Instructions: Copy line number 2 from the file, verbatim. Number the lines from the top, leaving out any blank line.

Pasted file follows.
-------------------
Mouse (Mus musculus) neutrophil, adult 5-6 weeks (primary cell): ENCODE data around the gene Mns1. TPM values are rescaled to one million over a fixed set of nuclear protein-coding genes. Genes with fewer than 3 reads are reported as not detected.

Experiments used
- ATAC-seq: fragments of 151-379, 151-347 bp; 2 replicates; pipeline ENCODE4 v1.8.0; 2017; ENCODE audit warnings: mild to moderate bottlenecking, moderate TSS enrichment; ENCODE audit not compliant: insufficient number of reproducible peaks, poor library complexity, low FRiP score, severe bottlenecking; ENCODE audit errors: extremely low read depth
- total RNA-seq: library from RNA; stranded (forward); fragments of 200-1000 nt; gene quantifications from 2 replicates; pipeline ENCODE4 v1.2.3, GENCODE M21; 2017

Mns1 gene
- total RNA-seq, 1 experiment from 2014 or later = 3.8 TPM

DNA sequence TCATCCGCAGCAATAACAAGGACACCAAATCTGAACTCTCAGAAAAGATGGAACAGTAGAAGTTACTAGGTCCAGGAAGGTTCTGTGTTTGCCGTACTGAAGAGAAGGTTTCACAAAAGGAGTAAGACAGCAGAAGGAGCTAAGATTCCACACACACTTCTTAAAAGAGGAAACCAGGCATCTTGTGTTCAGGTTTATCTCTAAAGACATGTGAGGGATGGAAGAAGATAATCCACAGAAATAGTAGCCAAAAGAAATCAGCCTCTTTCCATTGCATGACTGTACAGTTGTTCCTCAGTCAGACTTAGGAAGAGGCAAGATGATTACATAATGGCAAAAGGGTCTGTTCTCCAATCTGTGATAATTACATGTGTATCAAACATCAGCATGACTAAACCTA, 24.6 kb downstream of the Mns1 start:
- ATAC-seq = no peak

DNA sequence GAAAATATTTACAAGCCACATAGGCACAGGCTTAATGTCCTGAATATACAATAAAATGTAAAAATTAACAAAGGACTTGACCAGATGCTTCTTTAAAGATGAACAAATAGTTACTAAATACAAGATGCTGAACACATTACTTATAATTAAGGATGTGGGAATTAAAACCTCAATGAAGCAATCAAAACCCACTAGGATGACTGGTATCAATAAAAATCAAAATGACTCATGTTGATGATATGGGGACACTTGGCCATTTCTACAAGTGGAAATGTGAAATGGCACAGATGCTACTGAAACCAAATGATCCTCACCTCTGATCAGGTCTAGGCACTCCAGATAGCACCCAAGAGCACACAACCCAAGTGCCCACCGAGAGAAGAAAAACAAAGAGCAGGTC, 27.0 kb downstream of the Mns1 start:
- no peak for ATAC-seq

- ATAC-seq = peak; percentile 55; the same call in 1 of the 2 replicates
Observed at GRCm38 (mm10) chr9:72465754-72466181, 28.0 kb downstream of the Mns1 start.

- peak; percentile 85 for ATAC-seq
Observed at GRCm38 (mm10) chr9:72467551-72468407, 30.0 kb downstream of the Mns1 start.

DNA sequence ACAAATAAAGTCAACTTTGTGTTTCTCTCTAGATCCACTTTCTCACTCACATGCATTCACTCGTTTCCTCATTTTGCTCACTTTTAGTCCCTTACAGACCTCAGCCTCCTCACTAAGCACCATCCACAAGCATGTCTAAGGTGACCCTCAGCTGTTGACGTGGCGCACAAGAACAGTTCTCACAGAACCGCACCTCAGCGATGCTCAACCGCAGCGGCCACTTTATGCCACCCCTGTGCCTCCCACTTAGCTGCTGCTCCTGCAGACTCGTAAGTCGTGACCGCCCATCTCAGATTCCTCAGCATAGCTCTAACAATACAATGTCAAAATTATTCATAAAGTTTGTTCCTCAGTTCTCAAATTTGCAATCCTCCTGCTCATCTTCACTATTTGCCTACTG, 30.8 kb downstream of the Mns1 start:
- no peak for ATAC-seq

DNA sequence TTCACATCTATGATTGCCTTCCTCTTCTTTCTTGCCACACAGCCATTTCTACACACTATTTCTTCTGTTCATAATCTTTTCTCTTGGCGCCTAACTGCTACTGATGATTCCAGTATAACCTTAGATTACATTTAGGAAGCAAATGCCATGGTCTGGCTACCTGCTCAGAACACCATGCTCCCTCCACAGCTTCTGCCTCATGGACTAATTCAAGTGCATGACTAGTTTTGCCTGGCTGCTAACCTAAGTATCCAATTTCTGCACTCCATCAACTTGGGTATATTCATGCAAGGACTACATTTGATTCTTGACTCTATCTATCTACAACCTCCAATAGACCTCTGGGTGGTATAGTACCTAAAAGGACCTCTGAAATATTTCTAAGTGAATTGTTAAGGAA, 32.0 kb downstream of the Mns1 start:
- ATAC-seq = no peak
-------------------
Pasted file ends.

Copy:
Experiments used